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L.A. River Field Trip Report: 10 Sep., 2011

September 12, 2011

All invited.
Free Car Wash! (to every carpool driver)
A solid mile of drenching rain greeted us on the I-405 early Saturday morning as we headed for the LA River by the Willow St. bridge.

Half of the group, trying to stay out of the bicyclists’ way. Richard Barth in the blue jacket. (C. Almdale 9-10-11)

That certainly did not deter the 23 participants nor the thousands of birds we saw in five hours at four locations in the last few miles (see map link below) of our region’s largest waterway. We started downstream within viewing distance of the giant harbor derricks in an area where vegetation is allowed to grow in the river channel. We ended north of DeForest Park where only a few islands of green are on the concrete surface.

Wilson’s Phalaropes – pale & slim with a needle-like bill (J. Waterman 9-10-11)

Clouds of Red-winged Blackbirds and Brown-headed Cowbirds rose from the shrubs; the deeper pools hosted  Blue-winged and Cinnamon Teal, Northern Shoveler, Mallard and thousands of Black-necked Stilt. As we worked our way north we saw large flocks of Western Sandpipers; among them lurked some Least Sandpipers and even fewer of the rarer species of the family.

White-faced Ibis feeding (C. Almdale 9-10-11)

At our first location the exceptional birds were Wilson’s and Red-necked Phalaropes, a Pectoral Sandpiper, one White-faced Ibis, and dozens of American Avocets.  Only three heron species: Great Blue Heron, Snowy Egret and one adult Black-capped Night-Heron. The Gulls were mostly Western with an occasional California. A small number of Killdeer and their cousins the Semipalmated Plover were scattered about, busily foraging. The best views of the whole day featured four Pectoral Sandpipers and three Solitary Sandpipers, all juveniles, and several very bright Orange Bishop males in breeding plumage. The rarity of the day was a single, 1st Summer (i.e. born summer 2010) Common Tern, slightly oiled, with a huge black carpel bar. We also saw three Greater Yellowlegs. At DeForest Park, trees sheltered a number of warbler species as well as several Black Phoebes.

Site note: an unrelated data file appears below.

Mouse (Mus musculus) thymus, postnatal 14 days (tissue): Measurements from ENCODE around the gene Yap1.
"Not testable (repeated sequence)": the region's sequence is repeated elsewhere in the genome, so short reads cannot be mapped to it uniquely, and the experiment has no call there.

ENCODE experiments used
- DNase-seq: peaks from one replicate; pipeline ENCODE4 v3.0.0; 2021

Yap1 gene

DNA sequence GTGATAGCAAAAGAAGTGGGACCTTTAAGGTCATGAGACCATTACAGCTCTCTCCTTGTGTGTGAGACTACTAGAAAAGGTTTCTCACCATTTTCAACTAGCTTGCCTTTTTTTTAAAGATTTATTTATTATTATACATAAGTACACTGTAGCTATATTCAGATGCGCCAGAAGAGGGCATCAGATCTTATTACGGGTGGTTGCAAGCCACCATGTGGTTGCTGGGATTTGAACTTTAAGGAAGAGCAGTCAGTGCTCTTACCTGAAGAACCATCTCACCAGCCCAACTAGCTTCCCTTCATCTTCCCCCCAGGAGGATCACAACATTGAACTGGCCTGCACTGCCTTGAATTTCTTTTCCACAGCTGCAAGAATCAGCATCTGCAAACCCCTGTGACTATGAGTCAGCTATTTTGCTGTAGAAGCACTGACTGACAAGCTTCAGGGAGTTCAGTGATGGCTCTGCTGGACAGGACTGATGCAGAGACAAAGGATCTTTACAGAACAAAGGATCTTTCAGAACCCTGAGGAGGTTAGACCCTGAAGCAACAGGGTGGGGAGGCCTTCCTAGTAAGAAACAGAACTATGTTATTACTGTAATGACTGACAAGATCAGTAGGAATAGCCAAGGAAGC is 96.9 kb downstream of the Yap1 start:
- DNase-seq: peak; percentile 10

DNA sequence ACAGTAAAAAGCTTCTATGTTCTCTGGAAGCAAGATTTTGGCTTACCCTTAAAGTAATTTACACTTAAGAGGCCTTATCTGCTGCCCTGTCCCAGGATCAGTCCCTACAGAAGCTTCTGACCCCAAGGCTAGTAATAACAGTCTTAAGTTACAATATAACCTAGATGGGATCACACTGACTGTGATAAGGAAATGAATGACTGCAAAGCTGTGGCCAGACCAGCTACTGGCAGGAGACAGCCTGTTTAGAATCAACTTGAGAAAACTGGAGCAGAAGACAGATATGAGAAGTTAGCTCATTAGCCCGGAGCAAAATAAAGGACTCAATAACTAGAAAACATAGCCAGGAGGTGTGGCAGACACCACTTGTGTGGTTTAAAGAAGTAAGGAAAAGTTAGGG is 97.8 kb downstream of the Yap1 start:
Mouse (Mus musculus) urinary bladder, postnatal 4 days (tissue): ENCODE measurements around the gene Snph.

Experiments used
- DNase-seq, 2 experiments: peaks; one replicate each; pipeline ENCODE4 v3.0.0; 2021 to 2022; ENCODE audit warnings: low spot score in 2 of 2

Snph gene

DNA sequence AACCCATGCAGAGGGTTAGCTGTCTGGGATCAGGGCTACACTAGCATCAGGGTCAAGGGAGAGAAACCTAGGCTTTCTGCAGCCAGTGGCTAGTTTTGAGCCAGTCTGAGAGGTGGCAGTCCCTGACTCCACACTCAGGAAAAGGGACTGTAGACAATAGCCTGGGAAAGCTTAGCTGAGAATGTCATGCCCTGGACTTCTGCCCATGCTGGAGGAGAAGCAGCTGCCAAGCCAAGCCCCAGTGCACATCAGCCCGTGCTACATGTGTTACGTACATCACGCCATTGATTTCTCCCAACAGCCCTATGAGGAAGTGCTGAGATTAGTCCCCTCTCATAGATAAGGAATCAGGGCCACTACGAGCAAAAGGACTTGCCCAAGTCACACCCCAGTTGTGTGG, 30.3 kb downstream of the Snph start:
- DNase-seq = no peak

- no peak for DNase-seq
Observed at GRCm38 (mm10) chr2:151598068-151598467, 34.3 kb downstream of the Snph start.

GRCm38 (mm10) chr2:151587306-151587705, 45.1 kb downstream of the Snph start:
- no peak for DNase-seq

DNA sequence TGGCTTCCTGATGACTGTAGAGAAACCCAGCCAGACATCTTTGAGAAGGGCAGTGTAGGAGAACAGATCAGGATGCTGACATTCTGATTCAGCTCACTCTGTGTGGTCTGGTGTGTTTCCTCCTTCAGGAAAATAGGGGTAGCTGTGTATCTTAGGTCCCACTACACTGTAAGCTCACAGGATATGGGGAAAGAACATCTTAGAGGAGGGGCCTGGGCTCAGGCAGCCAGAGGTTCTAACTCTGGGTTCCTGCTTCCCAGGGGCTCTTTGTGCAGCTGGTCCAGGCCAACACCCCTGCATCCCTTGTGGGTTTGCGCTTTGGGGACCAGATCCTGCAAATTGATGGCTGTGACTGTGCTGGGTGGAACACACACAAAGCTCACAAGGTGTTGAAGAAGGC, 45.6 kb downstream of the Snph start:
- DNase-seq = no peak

Common Tern landing – note oiled plumage on side (J. Waterman 9-10-11)

The most colorful bird of the day, well out-of-place among all the cryptic-colored shorebirds, was a day-glo yellow-green Budgerigar, escaped no doubt from some local bird-fancier.  All parrots are very social birds: this unfortunate Budgie was trying to hang out with a Western Sandpiper flock. Wherever they flew or landed, so would the Budgie, who would perch and watch while the peeps poked the wet mud for food. This is not how Budgies normally feed and I wonder how long he’ll last in this habitat.

Common Tern with large black carpal bar & black (not gray) on nape (J. Waterman 9-10-11)

Surprisingly enough, although nature unleashed its wrath early in the day, we enjoyed a rainless cloud cover that kept the temperatures in the upper sixties throughout the very pleasant morning.

Very special thanks to Richard Barth who frequently birds this area. His knowledge and enthusiastic explanations of difficult plumage are invaluable, especially during migration season!
Link to 2010 LA River Trip Report
Link to Map of Trip
[Lucien Plauzoles]

Yellow-headed Blackbirds – young males (J. Waterman 9-10-11)

Los Angeles River Trip

 

10 Sept., 2011

Number

Canada Goose

25

Mallard

100

Blue-winged Teal

3

Cinnamon Teal

20

Northern Shoveler

10

Double-crested Cormorant

10

Great Blue Heron

4

Snowy Egret

2

Black-crowned Night-Heron

1

White-faced Ibis

1

Cooper’s Hawk

1

Red-tailed Hawk

2

American Kestrel

2

Peregrine Falcon

1

American Coot

10

Semipalmated Plover

30

Killdeer

20

Black-necked Stilt

1000’s

American Avocet

100’s

Spotted Sandpiper

2

Solitary Sandpiper – juv

3

Greater Yellowlegs

3

Western Sandpiper

1000’s

Least Sandpiper

50

Pectoral Sandpiper – juv

4

Long-billed Dowitcher

100’s

Wilson’s Phalarope

6

Red-necked Phalarope

10

Ring-billed Gull

20

Western Gull

100’s

California Gull

50

Caspian Tern

8

Common Tern – 1st summer

1

Rock Pigeon

40

Anna’s Hummingbird

6

Downy Woodpecker

1

Black Phoebe

20

American Crow

20

Barn Swallow

100

Northern Mockingbird

2

Orange-crowned Warbler

1

Yellow Warbler

2

Black-throated Gray Warbler

1

Wilson’s Warbler

4

California Towhee

2

Savannah Sparrow

1

Red-winged Blackbird

100’s

Yellow-headed Blackbird

5

Brown-headed Cowbird

100’s

House Finch

30

Lesser Goldfinch

1

House Sparrow

30

Budgerigar

1

Orange Bishop

20

Total Species

54

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